The chupacabra found in Texas this week and killed by an animal control officer appears to be yet another case of mistaken identity.
"It’s your typical mangy canid," says Loren Coleman, who heads the International Cryptozoology Museum in Maine and has researched the legend of the chupacabra, which means "goat-sucker" in Spanish. "It's probably a coyote with mange."
In a video report this week, San Antontio-based WOAI.com reported that a Hood County rancher heard a growl come from his barn. When he looked inside, "he saw the ugliest creature he’s ever seen. An animal officer came out, pulled the trigger, killing what some believe is the mythical or mystical goat-sucker.”
“All I know is, it wasn’t normal," Frank Hackett, the Hood County Animal Control officer who killed the beast, said in the TV report. "It was ugly, real ugly, and I’m not going to lie on that one.”
DNA tests are now being done on the animal.
The Hood County Animal Control office declined to take questions from the Monitor today, redirecting all queries to the office of Chief Deputy George “Biff” Temple, who did not return a phone call.
This was by no means the first chupacabra sighting in Texas. DNA tests on similar-looking animals found on separate occasions in 2004 revealed them to be coyotes. In January, CBS News reported that several golf course workers found the corpse of a chupacabra.
But Mr. Coleman, author of more than 30 books on mythical creatures, including “Cryptozoology A To Z: The Encyclopedia of Loch Monsters, Sasquatch, Chupacabras, and Other Authentic Mysteries of Nature,” says the most recent chupacabra sighting is only another case of media hype.
Most sightings, he says, turn out to be dogs, foxes, or coyotes with mange – the skin disease caused by parasitic mites.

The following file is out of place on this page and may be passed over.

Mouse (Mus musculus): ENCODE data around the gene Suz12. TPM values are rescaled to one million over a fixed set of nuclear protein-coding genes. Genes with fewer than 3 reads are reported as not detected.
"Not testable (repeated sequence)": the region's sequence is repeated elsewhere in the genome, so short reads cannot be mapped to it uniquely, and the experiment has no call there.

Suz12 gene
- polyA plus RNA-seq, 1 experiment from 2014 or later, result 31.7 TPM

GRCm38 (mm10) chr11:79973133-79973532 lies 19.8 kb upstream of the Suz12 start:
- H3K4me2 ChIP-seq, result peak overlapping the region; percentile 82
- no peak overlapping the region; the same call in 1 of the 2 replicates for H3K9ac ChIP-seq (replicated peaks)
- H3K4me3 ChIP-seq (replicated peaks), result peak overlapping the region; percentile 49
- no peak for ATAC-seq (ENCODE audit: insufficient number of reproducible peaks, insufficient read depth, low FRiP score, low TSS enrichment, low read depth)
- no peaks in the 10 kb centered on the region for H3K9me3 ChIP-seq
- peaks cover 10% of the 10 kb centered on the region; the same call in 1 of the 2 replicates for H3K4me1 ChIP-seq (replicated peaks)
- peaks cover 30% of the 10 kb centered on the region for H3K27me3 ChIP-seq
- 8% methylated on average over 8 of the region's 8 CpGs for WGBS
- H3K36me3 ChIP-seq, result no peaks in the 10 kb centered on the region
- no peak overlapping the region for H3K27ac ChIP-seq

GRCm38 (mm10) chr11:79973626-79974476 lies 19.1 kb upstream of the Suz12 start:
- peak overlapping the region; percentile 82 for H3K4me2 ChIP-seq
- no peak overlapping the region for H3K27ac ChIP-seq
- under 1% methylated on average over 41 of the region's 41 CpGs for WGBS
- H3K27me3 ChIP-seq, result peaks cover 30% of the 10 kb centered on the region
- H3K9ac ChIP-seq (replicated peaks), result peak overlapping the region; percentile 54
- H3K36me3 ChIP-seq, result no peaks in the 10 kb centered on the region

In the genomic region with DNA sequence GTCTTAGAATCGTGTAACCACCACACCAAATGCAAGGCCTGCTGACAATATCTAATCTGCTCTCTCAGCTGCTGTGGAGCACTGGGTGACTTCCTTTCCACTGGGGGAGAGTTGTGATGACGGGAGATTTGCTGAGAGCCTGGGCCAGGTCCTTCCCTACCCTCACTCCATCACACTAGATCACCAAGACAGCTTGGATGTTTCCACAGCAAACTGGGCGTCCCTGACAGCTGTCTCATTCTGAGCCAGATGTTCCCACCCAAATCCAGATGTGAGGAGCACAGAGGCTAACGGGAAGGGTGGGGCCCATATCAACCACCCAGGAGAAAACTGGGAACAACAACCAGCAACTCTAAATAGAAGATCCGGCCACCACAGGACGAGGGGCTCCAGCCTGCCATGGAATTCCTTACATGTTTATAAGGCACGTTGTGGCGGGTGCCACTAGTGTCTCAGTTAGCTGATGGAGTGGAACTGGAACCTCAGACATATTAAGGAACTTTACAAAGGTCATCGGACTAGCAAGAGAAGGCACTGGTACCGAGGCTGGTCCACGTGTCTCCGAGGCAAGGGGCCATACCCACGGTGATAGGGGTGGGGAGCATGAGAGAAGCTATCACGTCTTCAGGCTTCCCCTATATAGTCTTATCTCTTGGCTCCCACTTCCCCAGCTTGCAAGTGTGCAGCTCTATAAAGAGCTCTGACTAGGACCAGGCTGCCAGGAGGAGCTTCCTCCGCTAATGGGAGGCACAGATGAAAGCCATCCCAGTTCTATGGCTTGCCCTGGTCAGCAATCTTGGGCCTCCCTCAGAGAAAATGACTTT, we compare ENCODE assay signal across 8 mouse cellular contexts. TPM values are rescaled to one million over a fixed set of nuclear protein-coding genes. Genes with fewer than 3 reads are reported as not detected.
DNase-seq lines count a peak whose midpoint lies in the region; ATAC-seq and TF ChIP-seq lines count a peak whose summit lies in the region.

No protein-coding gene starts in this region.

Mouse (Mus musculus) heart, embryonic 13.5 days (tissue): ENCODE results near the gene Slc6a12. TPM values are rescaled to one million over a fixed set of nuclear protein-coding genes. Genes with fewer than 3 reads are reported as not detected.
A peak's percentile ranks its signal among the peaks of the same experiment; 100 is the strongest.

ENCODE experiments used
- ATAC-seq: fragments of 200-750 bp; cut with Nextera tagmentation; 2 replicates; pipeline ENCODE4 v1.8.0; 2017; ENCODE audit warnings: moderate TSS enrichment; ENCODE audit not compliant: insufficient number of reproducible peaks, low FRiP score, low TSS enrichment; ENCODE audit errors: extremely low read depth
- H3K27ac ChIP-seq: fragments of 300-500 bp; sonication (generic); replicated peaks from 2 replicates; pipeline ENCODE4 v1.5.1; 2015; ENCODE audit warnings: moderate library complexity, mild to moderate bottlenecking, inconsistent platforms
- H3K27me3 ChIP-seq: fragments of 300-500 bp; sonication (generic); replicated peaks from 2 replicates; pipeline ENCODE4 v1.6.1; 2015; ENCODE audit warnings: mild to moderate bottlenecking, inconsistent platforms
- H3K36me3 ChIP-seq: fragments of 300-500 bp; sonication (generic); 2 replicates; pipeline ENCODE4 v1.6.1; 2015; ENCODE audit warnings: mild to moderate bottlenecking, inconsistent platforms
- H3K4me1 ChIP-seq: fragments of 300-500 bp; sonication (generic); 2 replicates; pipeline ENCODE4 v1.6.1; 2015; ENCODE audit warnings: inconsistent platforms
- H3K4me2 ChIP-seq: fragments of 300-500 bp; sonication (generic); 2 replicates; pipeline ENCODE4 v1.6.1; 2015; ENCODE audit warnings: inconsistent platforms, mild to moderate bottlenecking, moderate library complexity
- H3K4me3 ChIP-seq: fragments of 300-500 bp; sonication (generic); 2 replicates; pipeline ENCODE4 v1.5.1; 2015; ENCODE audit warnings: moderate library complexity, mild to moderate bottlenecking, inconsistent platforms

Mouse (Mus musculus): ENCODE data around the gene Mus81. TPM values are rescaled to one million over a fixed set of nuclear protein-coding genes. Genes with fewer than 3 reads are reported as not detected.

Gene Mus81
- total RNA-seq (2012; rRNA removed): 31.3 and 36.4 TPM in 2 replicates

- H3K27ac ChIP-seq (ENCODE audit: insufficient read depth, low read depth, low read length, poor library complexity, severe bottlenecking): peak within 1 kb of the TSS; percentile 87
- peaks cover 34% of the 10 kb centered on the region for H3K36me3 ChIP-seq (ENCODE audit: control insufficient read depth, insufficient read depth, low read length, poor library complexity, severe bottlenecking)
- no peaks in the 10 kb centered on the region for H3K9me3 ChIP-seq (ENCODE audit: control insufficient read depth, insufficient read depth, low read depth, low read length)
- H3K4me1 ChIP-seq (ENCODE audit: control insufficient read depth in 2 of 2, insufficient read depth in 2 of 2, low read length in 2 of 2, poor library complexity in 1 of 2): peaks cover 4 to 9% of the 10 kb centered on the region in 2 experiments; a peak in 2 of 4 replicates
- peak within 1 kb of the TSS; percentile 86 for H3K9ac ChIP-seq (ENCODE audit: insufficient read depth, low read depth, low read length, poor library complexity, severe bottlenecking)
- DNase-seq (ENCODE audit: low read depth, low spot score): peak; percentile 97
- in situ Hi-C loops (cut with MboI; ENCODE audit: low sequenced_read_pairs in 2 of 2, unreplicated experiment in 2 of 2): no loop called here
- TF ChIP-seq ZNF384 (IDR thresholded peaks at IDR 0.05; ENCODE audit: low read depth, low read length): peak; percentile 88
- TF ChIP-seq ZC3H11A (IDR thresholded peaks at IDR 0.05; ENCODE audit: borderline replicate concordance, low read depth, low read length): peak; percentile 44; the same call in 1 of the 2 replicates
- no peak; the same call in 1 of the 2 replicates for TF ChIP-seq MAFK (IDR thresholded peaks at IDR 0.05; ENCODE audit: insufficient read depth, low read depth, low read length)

"There is absolutely nothing complex, nothing unexplainable, nothing mysterious about them," he says. "What is mysterious is that the media keeps writing about them."
In April it was revealed that a former Scottish police chief took measures to protect the Loch Ness Monster. Earlier that same month, China captured the so-called “Oriental Yeti,” which was really no more than a common civet (Paradoxurus hermaphroditus) or a masked or Himalayan palm civet (Paguma larvata) that had lost its hair because of a bad case of mange.
The latest supposed chupacabra sighting in Texas appears to be a coyote, says Coleman, reached by phone.
"A lot of people seem unaware of how strange coyotes look without hair," he says. "Coyotes have a bushy coat and very pronounced nose. But as soon as they lose their hair they look extremely weird and strange to people."
At the Animal Care and Control Division in the nearby City of Forth Worth, there are no calls on record of chupacabra sightings.
"I have never, ever, ever heard of that in my life," says division spokesman Bill Begley.
"They say that it is real," says another employee. "It’s an ugly animal, I’ll tell you that much."